If it is not common for insurgencies to telegraph their intentions in advance, as it can provide defenders with valuable early intelligence, then Nigeria’s Movement for the Emancipation of the Niger Delta is no ordinary insurgency. MEND has given the nation’s second largest oil producing company, Chevron Nigeria Ltd until 1 October to evacuate the Escravos Terminal and Tank Farm facility or face imminent attack.
On 6 September MEND spokesman Jomo Gbomo said that his insurgent colleagues would begin mortar attacks on the multi-billion dollar oil facility after the deadline expired.
Gbomo’s statement to the press remarked, “MEND is so far satisfied with the steady destructive progress of ‘Hurricane Exodus’ which has reduced Nigeria’s oil output significantly through our sustained sabotage of pipelines. We will also continue to turn a blind eye to the crude oil merchants passing through our territories because their activities, apart from toll paid us, is helping to achieve our objectives of zero oil output by 2015. We use this medium to advise workers at the Chevron Tank Farm in Escravos to evacuate the premises as mortar attacks are imminent on Tuesday, October 1, 2013 from 00:01 hour Nigerian time.”
Why 1 October?
Nigeria’s Independence Day.
Chevron Nigeria Ltd is Nigeria’s second largest oil producer.
Nigeria, Africa’s most populous nation, should be black Africa’s biggest success story. A member of the Organization of Petroleum Exporting Countries, Nigeria currently produces 2.5 million barrels per day (bpd), making it Africa’s largest oil exporter and the world’s 14th largest oil producer. With oil running at roughly $100 per barrel, that generates $250 million in income per day, or $19.25 billion annually, give or take a few naira, probably more, as Nigeria regularly evades its OPEC quotas. Such oil revenues should provide more than a modicum of prosperity for Nigeria’s 160 million citizens. The country’s oil sector provides 95 percent of Nigeria’s foreign exchange earnings and about 80 percent of the government’s budgetary revenues.
But despite the massive oil revenues, 80 percent of Nigerians live on less than $2 a day, while across Nigeria, public services have deteriorated and poverty is growing, sharpening ethnic divisions and fostering bitter parochial politics in which ethnic group’s clans and sub clans battle for the remaining national revenue pie.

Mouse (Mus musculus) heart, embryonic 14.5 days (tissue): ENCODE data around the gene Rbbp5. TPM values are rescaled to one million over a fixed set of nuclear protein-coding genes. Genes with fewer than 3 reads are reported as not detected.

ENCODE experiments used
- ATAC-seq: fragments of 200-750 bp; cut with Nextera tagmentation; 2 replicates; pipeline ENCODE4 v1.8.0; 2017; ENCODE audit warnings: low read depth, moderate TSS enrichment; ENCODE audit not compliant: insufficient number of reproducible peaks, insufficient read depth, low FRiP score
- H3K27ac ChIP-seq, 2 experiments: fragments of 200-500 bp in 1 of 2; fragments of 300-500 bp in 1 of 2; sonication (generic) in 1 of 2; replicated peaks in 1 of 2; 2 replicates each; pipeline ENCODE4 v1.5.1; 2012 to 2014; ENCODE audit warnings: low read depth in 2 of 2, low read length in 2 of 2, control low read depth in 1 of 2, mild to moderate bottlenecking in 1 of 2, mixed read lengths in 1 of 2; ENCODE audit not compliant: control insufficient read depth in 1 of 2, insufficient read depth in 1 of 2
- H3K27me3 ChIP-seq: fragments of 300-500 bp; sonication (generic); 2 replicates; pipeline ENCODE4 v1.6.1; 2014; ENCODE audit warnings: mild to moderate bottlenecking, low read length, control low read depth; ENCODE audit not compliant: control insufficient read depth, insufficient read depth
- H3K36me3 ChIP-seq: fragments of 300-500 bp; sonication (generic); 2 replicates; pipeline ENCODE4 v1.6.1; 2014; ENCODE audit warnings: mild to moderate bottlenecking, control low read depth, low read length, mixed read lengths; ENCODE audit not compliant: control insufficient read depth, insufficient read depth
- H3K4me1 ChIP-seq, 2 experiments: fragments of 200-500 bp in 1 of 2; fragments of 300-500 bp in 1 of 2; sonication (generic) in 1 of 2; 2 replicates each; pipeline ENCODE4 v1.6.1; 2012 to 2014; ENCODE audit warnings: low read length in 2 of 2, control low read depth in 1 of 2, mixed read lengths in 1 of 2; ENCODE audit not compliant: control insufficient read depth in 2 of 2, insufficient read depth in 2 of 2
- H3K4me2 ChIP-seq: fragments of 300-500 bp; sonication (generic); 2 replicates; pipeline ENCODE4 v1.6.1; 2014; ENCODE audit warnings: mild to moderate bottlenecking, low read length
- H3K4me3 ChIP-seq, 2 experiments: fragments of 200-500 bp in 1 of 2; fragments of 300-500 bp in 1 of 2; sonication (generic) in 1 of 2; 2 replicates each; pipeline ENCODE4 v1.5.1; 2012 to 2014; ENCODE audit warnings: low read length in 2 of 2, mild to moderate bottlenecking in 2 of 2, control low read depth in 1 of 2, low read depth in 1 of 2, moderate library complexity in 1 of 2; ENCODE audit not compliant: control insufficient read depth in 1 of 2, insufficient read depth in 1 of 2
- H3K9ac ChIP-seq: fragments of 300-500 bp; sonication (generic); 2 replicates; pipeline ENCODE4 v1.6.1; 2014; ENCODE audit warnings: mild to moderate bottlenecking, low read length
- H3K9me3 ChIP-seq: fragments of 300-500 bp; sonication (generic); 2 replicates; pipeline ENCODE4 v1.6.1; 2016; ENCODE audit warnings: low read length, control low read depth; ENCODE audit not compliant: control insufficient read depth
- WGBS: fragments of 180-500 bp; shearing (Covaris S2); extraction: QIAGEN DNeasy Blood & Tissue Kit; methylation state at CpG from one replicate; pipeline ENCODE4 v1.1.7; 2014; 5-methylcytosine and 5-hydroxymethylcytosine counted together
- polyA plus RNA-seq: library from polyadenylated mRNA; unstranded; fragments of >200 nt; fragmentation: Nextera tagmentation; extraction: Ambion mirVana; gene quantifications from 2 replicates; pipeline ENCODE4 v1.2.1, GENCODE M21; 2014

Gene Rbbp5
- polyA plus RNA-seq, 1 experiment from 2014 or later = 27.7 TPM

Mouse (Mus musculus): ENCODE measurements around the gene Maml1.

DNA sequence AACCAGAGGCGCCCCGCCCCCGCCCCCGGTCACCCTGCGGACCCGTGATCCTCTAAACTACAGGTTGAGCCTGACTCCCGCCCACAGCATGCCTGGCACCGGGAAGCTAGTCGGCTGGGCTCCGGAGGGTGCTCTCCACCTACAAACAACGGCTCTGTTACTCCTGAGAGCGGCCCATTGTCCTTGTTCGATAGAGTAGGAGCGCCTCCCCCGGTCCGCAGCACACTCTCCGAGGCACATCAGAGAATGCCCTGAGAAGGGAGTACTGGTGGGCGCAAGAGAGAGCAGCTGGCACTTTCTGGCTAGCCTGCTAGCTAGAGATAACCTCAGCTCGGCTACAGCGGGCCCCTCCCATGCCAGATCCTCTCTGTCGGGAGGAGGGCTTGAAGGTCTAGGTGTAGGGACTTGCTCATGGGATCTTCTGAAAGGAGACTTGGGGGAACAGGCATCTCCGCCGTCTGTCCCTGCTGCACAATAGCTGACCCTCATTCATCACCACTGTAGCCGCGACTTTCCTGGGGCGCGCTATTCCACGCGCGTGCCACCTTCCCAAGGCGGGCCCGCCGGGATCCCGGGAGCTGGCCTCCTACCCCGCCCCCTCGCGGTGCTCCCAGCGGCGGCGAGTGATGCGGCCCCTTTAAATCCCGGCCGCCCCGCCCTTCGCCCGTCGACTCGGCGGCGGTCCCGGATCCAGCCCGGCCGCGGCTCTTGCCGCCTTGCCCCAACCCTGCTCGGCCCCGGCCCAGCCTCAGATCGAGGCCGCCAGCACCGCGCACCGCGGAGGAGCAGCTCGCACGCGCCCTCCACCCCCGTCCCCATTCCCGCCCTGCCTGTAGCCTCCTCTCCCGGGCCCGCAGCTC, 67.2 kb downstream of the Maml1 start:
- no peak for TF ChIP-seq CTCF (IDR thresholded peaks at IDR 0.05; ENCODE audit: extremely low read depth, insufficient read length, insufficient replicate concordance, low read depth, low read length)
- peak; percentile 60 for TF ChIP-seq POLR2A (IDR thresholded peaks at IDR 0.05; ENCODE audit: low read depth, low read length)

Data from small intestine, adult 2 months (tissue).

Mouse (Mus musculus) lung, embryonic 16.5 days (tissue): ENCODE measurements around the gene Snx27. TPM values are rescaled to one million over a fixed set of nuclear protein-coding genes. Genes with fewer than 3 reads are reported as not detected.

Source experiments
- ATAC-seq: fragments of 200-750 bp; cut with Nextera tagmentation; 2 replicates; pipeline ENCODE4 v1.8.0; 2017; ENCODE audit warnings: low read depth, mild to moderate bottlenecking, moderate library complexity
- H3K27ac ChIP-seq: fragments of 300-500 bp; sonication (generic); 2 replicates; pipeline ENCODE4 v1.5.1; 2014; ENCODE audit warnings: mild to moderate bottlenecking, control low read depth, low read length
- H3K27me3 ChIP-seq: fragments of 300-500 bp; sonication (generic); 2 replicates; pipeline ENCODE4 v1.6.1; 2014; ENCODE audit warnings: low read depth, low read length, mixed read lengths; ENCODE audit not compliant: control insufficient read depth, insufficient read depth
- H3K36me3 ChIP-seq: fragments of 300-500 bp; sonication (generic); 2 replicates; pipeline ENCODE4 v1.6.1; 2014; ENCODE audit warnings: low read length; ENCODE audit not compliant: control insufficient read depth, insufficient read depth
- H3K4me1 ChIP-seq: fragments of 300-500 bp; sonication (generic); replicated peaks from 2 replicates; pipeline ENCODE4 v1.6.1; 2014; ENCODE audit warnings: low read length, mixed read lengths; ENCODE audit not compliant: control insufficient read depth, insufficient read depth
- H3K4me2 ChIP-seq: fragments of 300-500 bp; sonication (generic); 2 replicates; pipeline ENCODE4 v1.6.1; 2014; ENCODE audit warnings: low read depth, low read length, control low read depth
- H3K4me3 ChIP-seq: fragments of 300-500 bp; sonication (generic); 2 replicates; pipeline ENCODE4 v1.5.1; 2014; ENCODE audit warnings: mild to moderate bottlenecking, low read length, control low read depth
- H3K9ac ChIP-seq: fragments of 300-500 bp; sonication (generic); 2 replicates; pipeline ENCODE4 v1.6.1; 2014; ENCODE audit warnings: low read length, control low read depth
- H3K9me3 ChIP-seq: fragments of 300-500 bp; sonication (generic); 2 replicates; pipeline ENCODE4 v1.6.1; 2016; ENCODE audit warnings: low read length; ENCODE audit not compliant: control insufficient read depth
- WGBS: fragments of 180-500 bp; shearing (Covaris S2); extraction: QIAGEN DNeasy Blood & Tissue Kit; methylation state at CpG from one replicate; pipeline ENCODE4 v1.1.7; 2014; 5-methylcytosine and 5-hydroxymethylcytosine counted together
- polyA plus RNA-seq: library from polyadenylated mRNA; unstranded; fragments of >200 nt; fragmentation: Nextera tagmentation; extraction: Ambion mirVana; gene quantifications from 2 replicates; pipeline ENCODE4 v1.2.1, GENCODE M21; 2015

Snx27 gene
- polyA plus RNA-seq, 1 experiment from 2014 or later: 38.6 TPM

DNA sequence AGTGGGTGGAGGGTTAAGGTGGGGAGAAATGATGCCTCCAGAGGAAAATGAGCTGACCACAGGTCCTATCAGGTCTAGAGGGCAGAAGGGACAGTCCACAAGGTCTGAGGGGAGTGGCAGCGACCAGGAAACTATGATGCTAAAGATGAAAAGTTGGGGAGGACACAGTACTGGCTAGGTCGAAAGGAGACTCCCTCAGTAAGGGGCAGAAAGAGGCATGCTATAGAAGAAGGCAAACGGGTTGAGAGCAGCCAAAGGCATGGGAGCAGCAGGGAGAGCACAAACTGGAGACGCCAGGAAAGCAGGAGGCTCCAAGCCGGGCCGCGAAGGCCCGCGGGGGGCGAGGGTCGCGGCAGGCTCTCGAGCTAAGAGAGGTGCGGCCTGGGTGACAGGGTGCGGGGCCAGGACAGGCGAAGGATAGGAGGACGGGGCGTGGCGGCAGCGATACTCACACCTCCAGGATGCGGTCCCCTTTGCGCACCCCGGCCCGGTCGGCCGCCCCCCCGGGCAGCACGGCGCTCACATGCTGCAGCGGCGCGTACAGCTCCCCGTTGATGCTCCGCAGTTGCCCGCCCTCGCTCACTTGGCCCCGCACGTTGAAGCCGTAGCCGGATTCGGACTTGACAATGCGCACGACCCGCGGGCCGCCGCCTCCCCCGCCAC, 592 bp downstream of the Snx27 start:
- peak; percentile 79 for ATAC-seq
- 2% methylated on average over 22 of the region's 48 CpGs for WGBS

The scope of the thievery of oil revenues by Nigeria’s elite is staggering. In 2007 Nigeria’s Economic and Financial Crimes Commission declared that more than $380 billion has either been stolen or wasted by Nigerian governments since independence in 1960. The massive corruption associated with the overwhelming influx of oil revenues has produced major unrest in the country, leading MEND to protest the inequity.
The U.S. government’s Energy Information Administration notes in its country and analysis brief, “The oil industry is primarily located in the Niger Delta where it has been a source of conflict. Local groups seeking a share of the oil wealth often attack the oil infrastructure and staff, forcing companies to declare force majeure on oil shipments. At the same time, oil theft, commonly referred to as ‘bunkering,’ leads to pipeline damage that is often severe, causing loss of production, pollution, and forcing companies to shut-in production. Protest from local groups over environmental damages from oil spills and flaring undermined relations between local communities and international oil companies (IOCs). The industry has been blamed for pollution that has damaged air, soil, and water, leading to losses in arable land and decreasing fish stocks.”
The government of President Goodluck Jonathan has adopted a carrot and stick approach to the Delta insurgency, the stick being military operations, the carrot an employment program for former disaffected MEND members, but the latest MEND threat indicates that both approaches are stumbling.
How serious is the threat? At its height MEND reduced the Nigeria’s oil production by one third through attacks on oil facilities and personnel, leading many foreign oil companies to declare force majeure. The government’s amnesty and work programs lessened the violence, but an incident three years ago is now threatening to restart the conflict.
On 1 Oct. 2010 twin bomb attacks that disrupted Nigeria’s 50th independence anniversary celebration in the capital city of Abuja, killing 12 and injuring 36. MEND claimed responsibility for the atrocity.
The following day MEND leader Henry Okah was arrested in Johannesburg, South Africa, where he had lived since 2003 and charged with the Abuja bombings. On 26 March 2013 a South African court sentenced Okah to 24 years, despite his denial of any involvement in the bombings. MEND is demanding the release of Okah “and other innocent persons set up as scapegoats and held over the October 1, 2010 twin car bombings in Abuja” as well as the firing of Nigerian Petroleum Minister Diezani Alison-Madueke. Five months ago Nigeria’s Civil Society Network Against Corruption, a coalition of 150 anti-corruption organizations, petitioned the government’s Economic and Financial Crimes Commission to investigate new allegations of corruption brought by several Delta State oil-producing communities against the Minister of Petroleum, Diezani Alison-Madueke.
It may be that Jonathan’s government will decide to force Ms. Alison-Madueke to resign, but it seems unlikely that they would accede to any further MEND demands.
Accordingly, for workers at the Escravos Terminal and Tank Farm, time to buy some Kevlar flack jackets.
Information from John C.K. Daly of Oilprice.com was used in this report.